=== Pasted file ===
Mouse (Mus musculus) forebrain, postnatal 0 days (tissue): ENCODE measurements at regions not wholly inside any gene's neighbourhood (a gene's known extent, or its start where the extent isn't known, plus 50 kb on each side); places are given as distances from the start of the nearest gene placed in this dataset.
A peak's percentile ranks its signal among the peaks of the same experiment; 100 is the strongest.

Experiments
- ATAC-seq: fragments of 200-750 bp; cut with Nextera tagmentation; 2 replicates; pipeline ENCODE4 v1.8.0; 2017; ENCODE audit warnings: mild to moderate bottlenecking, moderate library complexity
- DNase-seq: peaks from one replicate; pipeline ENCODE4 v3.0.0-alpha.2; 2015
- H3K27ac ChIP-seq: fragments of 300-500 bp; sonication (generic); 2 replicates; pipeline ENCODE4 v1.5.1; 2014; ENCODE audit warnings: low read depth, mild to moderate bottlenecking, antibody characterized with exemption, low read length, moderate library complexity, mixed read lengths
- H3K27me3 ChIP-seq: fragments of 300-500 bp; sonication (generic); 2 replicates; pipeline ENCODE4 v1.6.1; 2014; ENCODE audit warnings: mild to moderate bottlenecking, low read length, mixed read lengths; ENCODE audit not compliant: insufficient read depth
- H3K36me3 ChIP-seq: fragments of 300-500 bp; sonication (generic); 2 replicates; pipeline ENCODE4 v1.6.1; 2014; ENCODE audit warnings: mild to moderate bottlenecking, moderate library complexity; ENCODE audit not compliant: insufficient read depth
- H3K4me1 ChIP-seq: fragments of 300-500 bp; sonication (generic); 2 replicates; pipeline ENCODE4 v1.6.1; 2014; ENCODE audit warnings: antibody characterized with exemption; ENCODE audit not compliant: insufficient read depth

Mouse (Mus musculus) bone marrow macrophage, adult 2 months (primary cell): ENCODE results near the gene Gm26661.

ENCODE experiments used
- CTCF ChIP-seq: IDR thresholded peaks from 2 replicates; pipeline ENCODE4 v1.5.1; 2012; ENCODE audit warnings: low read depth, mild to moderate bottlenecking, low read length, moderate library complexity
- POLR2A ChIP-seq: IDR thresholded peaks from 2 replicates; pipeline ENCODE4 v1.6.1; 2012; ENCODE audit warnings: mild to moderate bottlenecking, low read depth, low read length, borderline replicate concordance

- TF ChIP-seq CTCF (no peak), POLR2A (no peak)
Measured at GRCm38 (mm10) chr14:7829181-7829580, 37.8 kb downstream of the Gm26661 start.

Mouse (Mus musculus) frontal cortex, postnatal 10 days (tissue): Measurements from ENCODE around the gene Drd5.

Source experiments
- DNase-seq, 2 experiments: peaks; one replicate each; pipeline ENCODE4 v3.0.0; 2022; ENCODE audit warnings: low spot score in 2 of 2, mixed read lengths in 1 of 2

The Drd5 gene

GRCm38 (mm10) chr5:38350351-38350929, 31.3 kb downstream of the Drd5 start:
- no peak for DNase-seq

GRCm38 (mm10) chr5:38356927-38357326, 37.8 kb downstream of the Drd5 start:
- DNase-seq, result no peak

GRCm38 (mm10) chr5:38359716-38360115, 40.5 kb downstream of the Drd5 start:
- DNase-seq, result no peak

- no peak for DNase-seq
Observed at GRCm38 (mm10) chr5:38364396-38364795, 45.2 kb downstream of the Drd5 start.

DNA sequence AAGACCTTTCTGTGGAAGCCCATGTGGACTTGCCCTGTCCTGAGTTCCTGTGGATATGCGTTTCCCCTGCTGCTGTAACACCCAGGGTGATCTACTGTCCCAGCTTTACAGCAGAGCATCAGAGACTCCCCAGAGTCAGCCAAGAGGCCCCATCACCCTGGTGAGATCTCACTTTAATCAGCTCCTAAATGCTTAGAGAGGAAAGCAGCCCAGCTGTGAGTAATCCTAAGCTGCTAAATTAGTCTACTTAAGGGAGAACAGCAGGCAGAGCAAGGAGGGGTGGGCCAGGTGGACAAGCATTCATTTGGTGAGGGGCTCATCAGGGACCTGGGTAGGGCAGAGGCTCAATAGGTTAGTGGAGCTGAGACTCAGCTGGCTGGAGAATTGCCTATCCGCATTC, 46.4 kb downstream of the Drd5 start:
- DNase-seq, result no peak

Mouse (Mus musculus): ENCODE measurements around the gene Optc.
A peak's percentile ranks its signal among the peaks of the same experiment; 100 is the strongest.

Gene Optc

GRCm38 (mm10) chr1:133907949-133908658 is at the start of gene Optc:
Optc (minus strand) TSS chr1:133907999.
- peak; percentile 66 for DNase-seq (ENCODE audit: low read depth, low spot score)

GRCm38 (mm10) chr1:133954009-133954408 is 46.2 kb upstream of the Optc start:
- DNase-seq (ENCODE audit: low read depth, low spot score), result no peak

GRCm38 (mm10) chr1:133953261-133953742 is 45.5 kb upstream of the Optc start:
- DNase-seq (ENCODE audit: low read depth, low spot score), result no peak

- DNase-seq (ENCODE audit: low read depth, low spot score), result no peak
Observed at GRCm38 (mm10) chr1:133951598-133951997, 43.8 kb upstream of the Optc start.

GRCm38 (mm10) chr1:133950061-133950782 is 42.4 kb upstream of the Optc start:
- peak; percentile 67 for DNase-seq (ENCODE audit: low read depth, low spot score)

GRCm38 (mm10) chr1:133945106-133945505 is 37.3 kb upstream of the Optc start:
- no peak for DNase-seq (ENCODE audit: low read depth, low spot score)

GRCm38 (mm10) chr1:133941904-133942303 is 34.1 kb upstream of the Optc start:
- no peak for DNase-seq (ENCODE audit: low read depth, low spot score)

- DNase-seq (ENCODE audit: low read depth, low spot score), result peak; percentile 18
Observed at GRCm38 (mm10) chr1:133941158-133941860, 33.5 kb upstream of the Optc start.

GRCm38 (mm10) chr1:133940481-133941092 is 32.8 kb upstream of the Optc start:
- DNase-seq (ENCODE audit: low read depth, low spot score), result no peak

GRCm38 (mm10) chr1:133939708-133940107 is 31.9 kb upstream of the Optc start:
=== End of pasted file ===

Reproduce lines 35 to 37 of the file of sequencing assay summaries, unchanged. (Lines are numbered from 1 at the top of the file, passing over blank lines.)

- peak; percentile 66 for DNase-seq (ENCODE audit: low read depth, low spot score)

GRCm38 (mm10) chr1:133954009-133954408 is 46.2 kb upstream of the Optc start:
- DNase-seq (ENCODE audit: low read depth, low spot score), result no peak